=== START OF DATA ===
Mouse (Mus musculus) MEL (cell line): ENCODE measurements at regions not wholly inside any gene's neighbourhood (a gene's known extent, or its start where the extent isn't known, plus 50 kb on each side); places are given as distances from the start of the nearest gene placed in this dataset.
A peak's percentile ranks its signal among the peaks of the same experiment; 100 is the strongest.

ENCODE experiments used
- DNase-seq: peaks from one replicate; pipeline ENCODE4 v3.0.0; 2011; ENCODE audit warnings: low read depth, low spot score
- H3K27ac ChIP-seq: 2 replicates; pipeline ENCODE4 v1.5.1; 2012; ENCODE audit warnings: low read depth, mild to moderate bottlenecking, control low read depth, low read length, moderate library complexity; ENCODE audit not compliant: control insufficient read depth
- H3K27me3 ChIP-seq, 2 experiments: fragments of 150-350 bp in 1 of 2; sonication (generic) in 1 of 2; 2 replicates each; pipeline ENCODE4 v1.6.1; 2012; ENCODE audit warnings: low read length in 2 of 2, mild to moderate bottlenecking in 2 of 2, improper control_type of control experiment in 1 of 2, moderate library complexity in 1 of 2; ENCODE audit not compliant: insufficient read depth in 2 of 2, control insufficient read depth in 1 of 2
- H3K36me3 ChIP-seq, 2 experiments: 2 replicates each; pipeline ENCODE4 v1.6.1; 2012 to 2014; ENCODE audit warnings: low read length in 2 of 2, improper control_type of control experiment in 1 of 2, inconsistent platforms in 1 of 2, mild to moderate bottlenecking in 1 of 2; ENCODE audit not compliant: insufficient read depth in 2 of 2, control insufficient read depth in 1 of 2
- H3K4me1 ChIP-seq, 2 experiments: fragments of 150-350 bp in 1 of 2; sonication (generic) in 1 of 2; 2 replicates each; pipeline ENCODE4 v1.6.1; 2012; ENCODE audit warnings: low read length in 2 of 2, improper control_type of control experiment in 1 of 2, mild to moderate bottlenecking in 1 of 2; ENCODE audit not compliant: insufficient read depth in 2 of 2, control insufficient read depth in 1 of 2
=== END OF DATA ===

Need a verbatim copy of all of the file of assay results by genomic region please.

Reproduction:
Mouse (Mus musculus) MEL (cell line): ENCODE measurements at regions not wholly inside any gene's neighbourhood (a gene's known extent, or its start where the extent isn't known, plus 50 kb on each side); places are given as distances from the start of the nearest gene placed in this dataset.
A peak's percentile ranks its signal among the peaks of the same experiment; 100 is the strongest.

ENCODE experiments used
- DNase-seq: peaks from one replicate; pipeline ENCODE4 v3.0.0; 2011; ENCODE audit warnings: low read depth, low spot score
- H3K27ac ChIP-seq: 2 replicates; pipeline ENCODE4 v1.5.1; 2012; ENCODE audit warnings: low read depth, mild to moderate bottlenecking, control low read depth, low read length, moderate library complexity; ENCODE audit not compliant: control insufficient read depth
- H3K27me3 ChIP-seq, 2 experiments: fragments of 150-350 bp in 1 of 2; sonication (generic) in 1 of 2; 2 replicates each; pipeline ENCODE4 v1.6.1; 2012; ENCODE audit warnings: low read length in 2 of 2, mild to moderate bottlenecking in 2 of 2, improper control_type of control experiment in 1 of 2, moderate library complexity in 1 of 2; ENCODE audit not compliant: insufficient read depth in 2 of 2, control insufficient read depth in 1 of 2
- H3K36me3 ChIP-seq, 2 experiments: 2 replicates each; pipeline ENCODE4 v1.6.1; 2012 to 2014; ENCODE audit warnings: low read length in 2 of 2, improper control_type of control experiment in 1 of 2, inconsistent platforms in 1 of 2, mild to moderate bottlenecking in 1 of 2; ENCODE audit not compliant: insufficient read depth in 2 of 2, control insufficient read depth in 1 of 2
- H3K4me1 ChIP-seq, 2 experiments: fragments of 150-350 bp in 1 of 2; sonication (generic) in 1 of 2; 2 replicates each; pipeline ENCODE4 v1.6.1; 2012; ENCODE audit warnings: low read length in 2 of 2, improper control_type of control experiment in 1 of 2, mild to moderate bottlenecking in 1 of 2; ENCODE audit not compliant: insufficient read depth in 2 of 2, control insufficient read depth in 1 of 2